Standing on the corner, all alone with that look of desperation in their eyes. If you make eye contact they see the opportunity to start talking and it can be awkward to just keep walking. "No, thanks. I'm not interested. Really, I'm on my way to a meeting." If you look over your shoulder as you walk away you can see that disappointment and it's easy to think, "Man, they are just so young." I hate poster sessions.
I know that they are an important part of a conference to allow people who were not selected to give a talk the opportunity to share their work, but is really worth the amount of time spent making the poster to stand in front of it for a couple of hours in a busy room and have a couple of people actually read it and interact with you? I say no. I have had the good fortune to have been given the opportunity to talk at all of the meetings I have attended (many of the early ones were small meetings) and have only made a single poster, in a year in which I wanted to present on two separate topics at the same meeting. From that point I vowed to avoid the poster in the future. I would rather give a talk with six people in the audience - which I have done at a giant meeting in which my session was a bit outside the main theme - than stand alone in a crowded room.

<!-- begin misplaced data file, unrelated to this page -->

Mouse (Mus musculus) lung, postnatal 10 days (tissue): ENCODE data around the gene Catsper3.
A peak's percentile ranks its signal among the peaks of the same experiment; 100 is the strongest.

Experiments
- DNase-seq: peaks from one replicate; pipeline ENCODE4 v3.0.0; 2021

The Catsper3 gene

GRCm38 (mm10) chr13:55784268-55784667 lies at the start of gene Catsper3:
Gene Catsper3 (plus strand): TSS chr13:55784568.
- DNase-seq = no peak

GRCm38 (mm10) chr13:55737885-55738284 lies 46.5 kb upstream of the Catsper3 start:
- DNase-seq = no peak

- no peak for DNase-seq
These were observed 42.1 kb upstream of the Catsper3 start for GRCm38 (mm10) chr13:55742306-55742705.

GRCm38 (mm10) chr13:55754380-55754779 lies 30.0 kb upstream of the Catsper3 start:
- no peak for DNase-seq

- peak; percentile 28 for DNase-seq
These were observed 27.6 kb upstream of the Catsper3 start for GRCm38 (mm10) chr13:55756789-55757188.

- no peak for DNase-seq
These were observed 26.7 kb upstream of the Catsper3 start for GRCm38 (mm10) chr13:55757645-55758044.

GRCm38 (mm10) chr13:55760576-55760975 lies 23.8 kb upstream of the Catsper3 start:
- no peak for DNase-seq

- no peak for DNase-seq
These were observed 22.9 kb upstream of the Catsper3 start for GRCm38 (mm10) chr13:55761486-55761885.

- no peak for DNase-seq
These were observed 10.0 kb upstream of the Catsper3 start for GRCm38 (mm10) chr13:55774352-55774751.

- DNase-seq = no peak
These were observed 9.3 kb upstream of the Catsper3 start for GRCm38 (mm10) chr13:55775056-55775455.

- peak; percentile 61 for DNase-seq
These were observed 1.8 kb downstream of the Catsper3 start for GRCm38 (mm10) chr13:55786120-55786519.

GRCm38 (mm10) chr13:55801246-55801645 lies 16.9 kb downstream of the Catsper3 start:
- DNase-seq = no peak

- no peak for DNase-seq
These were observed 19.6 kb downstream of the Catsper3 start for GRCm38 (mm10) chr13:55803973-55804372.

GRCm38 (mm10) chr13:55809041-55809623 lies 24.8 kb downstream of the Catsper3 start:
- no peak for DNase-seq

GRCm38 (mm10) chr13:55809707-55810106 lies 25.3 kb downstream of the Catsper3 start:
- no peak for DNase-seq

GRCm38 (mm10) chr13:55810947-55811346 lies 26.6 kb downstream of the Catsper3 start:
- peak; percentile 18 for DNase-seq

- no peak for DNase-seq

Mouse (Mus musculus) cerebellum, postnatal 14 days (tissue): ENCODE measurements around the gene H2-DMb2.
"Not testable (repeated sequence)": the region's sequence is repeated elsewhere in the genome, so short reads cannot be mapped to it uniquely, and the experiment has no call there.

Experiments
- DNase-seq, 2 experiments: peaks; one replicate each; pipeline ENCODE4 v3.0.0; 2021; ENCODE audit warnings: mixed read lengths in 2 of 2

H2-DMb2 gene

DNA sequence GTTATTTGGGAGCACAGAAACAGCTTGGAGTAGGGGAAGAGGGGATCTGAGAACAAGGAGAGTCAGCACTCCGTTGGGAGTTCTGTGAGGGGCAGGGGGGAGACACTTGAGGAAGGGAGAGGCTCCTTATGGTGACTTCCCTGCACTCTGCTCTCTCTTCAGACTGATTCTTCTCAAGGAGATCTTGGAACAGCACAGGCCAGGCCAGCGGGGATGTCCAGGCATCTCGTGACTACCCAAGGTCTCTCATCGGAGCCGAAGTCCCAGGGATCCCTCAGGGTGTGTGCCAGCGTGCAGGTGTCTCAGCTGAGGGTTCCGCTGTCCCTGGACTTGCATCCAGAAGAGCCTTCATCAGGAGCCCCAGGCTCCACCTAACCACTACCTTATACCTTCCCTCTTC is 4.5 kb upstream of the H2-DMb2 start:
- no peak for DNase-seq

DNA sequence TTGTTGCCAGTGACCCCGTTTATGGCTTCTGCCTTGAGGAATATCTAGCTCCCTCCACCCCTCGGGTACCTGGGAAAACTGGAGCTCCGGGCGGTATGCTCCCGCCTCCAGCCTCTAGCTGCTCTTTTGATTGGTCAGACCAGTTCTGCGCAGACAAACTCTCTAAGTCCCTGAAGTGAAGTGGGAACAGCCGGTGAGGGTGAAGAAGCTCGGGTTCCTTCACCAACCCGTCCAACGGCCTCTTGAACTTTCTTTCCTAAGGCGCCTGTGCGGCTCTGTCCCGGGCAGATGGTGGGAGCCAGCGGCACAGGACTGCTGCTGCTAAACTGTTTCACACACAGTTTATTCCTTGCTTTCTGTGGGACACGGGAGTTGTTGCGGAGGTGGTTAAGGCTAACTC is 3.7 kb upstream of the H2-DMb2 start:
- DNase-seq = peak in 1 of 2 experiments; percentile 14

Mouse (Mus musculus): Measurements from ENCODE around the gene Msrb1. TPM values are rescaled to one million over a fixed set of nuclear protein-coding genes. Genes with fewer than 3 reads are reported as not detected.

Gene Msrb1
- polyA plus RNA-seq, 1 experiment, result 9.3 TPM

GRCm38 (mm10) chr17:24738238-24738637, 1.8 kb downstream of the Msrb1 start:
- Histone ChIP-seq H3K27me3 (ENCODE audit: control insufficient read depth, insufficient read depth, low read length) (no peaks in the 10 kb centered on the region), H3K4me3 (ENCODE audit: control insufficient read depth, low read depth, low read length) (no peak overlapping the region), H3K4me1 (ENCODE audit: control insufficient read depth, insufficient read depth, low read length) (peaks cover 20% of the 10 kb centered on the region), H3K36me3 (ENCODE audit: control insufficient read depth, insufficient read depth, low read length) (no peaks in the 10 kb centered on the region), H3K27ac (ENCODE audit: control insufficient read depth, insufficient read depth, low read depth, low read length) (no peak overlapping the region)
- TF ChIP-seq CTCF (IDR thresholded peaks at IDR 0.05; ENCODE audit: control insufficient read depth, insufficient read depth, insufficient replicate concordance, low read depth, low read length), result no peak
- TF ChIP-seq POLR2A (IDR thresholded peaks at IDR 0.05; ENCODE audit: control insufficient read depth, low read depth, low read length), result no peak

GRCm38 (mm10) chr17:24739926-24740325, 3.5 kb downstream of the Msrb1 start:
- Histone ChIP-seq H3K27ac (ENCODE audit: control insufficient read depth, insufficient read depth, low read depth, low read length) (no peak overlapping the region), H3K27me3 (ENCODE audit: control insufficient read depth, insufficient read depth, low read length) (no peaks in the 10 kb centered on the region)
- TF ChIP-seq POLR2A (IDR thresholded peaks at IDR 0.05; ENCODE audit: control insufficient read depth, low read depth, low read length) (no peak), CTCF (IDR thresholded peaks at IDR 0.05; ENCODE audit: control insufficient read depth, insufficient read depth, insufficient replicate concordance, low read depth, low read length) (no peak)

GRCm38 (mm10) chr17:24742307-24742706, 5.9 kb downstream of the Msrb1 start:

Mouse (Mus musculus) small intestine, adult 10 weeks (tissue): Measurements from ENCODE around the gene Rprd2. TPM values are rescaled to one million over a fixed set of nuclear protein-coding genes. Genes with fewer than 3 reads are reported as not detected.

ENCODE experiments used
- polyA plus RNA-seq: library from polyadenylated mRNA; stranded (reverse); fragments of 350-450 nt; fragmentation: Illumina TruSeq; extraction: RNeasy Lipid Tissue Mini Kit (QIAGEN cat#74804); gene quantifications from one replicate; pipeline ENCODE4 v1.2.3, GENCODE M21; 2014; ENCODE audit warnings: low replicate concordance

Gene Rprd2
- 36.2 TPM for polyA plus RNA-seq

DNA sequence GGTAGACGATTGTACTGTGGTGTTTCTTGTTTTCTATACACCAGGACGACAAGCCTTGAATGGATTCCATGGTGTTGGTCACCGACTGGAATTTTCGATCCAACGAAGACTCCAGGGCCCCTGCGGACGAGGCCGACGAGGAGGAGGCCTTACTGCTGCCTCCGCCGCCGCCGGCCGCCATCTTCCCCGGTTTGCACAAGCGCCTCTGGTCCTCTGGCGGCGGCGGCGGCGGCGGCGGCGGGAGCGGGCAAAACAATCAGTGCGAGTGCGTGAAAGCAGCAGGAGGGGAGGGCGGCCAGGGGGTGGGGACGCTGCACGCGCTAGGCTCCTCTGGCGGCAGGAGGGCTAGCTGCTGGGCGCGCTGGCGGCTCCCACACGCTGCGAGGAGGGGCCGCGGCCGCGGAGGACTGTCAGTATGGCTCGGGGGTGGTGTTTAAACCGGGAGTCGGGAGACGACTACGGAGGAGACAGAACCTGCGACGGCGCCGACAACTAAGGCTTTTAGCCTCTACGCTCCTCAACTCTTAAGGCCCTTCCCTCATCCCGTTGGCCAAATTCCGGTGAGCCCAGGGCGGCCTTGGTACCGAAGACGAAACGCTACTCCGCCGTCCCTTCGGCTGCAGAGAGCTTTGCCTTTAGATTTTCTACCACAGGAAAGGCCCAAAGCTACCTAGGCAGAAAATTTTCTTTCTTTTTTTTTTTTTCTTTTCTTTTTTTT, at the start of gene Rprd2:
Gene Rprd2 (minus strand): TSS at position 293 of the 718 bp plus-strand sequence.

On the flip side, I don't enjoy going to poster sessions either. If it's a small meeting and under 100 posters it can be done, but larger meetings with hundreds of posters just make it a game of finding a needle in a haystack. Do I want to browse 400 abstracts to find a couple I might be interested in? Hmmmm, no. The alternative is going to each section (if the meeting is well organized) you might be interested in and browsing through the crowded maze of audience members and poster presenters who are over-eager to spill their spiel all over you. Maybe there are one or two posters that are exciting and you have the opportunity to talk with the students and see what direction their work is going, but more likely you end up hearing a dozen stories that you do not want to, simply because you get trapped near a poster and your eyes linger too long on the title. I still go to the poster sessions in the hopes that I'll find it to be worthwhile one day, but invariable end up walking out covered in regurgitated information all over my good conference jeans.